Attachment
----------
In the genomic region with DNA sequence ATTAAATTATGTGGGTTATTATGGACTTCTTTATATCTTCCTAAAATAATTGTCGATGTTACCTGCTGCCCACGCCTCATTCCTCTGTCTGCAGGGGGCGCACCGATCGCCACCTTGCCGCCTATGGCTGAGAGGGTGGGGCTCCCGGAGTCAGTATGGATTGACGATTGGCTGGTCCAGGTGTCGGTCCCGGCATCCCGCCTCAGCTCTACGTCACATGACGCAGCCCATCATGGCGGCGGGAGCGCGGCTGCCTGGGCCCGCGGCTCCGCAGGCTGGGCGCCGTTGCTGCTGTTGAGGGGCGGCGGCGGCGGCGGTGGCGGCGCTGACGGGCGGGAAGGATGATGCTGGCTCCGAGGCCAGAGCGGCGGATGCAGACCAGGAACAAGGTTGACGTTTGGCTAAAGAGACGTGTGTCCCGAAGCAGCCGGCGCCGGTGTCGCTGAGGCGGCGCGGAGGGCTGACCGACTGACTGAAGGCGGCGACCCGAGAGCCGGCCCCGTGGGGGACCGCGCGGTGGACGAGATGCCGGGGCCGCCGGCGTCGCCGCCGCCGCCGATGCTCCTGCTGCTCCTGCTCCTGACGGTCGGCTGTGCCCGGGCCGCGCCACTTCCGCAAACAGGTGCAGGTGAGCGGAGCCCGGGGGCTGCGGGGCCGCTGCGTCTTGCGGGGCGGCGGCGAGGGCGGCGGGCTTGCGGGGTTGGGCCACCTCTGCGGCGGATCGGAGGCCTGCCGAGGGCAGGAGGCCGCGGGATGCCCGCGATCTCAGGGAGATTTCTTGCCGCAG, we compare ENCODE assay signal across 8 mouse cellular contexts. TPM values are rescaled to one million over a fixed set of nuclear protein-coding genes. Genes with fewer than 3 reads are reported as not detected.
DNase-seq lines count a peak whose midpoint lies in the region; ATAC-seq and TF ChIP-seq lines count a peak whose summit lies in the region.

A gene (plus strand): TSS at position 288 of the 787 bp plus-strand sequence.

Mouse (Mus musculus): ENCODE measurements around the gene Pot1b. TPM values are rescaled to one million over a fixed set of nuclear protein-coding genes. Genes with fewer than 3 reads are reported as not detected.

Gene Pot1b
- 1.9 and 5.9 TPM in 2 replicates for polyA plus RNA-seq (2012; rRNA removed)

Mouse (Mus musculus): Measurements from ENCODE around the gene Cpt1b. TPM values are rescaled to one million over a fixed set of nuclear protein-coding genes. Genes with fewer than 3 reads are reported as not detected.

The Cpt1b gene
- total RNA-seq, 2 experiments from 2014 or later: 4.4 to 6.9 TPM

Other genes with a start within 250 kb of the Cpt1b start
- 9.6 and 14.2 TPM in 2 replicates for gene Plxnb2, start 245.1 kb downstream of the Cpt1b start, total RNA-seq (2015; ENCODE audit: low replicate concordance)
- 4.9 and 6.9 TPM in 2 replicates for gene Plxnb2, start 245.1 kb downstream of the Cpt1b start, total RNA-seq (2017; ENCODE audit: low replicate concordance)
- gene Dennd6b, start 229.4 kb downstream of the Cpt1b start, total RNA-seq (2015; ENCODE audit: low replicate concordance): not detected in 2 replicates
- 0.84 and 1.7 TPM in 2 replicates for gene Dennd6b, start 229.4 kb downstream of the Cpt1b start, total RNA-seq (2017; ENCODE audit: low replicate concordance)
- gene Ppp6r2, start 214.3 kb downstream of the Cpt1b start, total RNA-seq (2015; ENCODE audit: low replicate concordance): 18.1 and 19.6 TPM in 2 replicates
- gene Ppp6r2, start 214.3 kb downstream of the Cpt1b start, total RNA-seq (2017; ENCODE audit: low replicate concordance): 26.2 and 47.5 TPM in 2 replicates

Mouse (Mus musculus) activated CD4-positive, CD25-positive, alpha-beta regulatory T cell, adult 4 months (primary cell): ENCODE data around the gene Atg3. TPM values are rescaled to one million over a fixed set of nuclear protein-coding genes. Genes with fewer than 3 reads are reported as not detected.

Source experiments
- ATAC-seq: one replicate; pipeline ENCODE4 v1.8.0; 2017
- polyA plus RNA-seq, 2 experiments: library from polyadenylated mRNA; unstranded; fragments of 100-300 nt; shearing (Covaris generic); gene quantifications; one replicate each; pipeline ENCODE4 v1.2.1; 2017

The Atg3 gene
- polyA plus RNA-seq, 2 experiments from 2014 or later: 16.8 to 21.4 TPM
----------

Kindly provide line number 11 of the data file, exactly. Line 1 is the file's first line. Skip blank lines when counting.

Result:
- 9.6 and 14.2 TPM in 2 replicates for gene Plxnb2, start 245.1 kb downstream of the Cpt1b start, total RNA-seq (2015; ENCODE audit: low replicate concordance)